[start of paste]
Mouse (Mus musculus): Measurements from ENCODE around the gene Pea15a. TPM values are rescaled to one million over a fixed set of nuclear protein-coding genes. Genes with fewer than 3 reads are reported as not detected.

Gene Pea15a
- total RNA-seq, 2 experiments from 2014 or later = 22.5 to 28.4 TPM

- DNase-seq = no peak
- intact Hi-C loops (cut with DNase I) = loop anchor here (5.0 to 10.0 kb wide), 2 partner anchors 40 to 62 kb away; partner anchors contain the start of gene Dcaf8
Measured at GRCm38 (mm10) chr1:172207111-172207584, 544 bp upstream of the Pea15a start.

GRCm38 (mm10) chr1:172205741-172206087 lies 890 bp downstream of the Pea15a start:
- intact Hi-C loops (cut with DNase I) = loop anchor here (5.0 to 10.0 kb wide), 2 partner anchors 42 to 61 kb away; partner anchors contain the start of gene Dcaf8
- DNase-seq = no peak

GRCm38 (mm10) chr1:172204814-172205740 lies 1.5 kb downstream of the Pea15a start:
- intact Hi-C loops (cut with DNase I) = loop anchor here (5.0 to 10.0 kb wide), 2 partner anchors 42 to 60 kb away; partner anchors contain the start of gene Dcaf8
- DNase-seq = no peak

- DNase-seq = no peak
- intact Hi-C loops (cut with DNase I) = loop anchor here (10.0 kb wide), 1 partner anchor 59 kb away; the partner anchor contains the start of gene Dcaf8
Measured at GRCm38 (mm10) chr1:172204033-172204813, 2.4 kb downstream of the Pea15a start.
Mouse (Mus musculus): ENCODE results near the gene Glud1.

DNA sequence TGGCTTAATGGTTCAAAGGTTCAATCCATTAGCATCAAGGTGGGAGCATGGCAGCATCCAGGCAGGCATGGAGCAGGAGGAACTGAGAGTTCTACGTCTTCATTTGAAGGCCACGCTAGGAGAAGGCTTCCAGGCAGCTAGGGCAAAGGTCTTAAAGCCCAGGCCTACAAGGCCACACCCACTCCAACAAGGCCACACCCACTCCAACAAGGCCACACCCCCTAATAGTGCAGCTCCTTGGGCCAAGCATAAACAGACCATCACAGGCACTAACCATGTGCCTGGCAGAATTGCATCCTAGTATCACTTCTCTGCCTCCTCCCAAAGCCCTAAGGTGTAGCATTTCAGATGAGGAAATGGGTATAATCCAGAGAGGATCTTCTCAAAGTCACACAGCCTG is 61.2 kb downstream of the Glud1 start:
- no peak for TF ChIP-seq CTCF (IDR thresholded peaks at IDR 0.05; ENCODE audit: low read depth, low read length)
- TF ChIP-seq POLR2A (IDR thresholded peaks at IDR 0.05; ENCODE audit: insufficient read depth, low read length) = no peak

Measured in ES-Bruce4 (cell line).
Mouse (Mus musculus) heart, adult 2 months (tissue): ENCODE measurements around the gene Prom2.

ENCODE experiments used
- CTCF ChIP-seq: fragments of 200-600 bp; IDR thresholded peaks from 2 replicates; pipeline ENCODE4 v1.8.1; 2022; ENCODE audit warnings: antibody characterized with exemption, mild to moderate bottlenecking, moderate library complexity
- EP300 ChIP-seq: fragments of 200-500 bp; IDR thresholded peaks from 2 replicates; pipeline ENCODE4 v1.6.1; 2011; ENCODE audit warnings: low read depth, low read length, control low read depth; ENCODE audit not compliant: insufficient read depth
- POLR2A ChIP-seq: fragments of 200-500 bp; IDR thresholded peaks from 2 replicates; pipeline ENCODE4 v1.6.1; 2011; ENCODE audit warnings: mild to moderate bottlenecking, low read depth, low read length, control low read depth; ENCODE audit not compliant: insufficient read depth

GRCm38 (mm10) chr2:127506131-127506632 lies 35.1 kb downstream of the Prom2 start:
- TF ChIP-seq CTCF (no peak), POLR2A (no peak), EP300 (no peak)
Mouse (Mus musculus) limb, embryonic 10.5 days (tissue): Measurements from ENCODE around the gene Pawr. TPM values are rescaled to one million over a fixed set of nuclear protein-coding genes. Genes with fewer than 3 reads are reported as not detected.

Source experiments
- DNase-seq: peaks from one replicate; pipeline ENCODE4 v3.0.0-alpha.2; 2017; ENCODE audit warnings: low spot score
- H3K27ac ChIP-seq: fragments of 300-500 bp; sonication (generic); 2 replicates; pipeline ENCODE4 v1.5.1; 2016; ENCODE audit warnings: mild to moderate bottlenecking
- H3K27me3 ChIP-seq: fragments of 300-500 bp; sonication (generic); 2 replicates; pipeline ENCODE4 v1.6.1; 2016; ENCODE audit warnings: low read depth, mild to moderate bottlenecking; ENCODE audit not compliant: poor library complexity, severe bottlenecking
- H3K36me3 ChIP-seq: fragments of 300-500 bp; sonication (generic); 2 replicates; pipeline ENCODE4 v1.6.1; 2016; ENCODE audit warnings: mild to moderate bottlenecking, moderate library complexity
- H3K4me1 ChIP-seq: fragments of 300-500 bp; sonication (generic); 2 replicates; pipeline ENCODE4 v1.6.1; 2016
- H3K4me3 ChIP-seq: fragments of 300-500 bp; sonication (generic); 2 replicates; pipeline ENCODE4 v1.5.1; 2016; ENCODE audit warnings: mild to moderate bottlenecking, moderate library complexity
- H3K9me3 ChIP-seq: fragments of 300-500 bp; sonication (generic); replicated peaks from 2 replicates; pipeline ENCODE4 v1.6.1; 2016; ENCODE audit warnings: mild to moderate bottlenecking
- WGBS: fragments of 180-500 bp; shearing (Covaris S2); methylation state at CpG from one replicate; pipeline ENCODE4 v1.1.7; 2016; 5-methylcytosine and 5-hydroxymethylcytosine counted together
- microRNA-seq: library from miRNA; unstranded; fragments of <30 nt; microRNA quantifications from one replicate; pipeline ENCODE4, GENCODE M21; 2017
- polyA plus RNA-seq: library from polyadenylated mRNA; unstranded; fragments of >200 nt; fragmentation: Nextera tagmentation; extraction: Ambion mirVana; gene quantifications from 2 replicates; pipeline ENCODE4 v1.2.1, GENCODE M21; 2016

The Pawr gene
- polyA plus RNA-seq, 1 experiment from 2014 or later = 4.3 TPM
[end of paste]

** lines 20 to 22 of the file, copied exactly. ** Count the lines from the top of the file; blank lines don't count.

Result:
Measured in ES-Bruce4 (cell line).
Mouse (Mus musculus) heart, adult 2 months (tissue): ENCODE measurements around the gene Prom2.

ENCODE experiments used